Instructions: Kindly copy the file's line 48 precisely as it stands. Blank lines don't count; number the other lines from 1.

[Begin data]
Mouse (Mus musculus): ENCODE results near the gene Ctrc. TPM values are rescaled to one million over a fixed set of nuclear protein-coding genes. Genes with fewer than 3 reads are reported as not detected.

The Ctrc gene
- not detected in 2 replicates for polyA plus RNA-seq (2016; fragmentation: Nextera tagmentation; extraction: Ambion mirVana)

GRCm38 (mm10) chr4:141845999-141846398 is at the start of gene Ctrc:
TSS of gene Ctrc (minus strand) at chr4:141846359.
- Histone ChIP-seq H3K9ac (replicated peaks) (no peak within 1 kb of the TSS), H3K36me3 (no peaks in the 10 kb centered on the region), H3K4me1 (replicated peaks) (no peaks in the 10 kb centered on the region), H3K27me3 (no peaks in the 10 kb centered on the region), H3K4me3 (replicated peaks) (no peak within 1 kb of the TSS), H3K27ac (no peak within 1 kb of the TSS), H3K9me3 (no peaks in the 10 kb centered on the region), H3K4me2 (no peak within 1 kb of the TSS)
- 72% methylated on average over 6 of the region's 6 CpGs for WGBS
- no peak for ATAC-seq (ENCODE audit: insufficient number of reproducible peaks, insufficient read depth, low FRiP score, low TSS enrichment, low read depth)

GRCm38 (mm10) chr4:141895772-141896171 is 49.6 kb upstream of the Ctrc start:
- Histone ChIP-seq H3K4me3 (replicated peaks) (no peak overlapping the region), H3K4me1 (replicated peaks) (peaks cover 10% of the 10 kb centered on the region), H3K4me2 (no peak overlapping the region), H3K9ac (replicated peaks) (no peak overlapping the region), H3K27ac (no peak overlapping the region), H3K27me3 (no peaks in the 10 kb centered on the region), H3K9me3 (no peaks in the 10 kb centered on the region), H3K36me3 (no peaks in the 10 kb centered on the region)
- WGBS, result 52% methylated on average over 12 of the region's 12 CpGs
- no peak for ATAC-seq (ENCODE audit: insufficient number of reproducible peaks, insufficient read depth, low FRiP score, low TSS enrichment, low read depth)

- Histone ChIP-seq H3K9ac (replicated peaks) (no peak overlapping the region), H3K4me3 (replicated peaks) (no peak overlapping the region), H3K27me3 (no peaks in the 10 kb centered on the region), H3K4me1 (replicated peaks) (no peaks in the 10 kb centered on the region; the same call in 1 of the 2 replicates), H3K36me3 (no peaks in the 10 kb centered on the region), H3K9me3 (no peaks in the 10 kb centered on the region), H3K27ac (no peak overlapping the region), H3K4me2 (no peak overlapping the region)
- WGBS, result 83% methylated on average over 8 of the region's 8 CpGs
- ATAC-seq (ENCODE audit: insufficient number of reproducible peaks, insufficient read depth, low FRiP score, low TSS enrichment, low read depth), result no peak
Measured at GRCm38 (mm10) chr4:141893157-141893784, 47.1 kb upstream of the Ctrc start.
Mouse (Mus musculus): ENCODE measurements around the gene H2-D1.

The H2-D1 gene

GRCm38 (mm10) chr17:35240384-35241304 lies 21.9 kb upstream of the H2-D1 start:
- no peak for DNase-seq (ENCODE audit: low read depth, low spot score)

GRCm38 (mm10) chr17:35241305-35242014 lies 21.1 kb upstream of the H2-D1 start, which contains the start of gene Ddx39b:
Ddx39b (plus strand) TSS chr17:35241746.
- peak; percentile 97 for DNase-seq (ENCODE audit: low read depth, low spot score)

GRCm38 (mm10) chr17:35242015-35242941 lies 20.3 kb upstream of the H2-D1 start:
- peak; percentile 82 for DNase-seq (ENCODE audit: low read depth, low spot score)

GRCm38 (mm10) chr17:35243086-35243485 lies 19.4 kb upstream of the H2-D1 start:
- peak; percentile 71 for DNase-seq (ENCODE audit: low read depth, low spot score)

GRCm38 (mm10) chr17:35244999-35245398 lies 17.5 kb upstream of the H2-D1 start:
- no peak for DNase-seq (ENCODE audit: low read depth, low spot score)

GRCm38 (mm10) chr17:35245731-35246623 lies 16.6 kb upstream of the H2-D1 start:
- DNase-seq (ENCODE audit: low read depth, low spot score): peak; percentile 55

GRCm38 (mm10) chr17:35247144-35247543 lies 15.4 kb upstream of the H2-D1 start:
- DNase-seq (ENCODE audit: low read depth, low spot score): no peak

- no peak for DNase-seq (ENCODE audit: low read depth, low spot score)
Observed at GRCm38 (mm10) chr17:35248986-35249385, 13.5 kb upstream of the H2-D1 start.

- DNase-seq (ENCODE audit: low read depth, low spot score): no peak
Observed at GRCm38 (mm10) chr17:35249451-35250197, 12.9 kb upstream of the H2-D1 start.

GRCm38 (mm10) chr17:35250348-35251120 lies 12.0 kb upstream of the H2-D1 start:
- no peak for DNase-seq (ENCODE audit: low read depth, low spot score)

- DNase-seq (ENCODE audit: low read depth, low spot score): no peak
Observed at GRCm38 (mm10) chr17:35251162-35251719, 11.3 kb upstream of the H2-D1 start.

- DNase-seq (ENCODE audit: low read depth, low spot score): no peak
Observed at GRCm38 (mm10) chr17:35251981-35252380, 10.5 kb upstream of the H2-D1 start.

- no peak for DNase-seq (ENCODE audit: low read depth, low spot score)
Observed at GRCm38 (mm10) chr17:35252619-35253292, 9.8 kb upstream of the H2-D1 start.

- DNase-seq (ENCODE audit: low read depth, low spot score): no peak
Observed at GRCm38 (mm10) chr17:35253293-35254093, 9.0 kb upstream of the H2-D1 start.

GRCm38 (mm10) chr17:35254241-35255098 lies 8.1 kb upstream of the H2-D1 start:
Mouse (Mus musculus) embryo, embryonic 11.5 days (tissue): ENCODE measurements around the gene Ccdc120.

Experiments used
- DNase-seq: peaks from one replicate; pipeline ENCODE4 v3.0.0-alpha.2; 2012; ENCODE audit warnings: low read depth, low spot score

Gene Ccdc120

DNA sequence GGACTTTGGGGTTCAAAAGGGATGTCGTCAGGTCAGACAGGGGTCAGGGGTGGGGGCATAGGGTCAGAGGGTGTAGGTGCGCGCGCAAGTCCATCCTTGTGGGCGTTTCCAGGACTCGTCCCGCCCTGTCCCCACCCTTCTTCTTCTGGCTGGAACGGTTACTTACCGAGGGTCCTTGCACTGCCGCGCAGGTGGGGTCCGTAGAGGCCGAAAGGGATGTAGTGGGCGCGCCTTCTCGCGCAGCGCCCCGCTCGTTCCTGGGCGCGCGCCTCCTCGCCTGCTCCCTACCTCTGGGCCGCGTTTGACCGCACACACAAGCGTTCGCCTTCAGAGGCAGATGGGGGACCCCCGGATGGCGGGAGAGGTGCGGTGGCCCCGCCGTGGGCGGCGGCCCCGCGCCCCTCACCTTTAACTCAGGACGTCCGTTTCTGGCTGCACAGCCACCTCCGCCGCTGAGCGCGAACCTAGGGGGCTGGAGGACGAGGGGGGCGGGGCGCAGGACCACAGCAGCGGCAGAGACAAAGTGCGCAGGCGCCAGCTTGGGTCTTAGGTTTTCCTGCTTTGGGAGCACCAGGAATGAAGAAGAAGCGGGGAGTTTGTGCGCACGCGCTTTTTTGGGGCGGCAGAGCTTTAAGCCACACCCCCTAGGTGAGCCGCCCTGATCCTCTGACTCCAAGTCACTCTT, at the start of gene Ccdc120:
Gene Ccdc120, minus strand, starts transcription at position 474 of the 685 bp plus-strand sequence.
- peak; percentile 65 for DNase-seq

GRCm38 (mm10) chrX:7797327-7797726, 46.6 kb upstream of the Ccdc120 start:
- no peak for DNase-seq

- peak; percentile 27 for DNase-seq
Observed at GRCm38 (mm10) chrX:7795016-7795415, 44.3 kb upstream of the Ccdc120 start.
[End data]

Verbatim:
GRCm38 (mm10) chr17:35254241-35255098 lies 8.1 kb upstream of the H2-D1 start: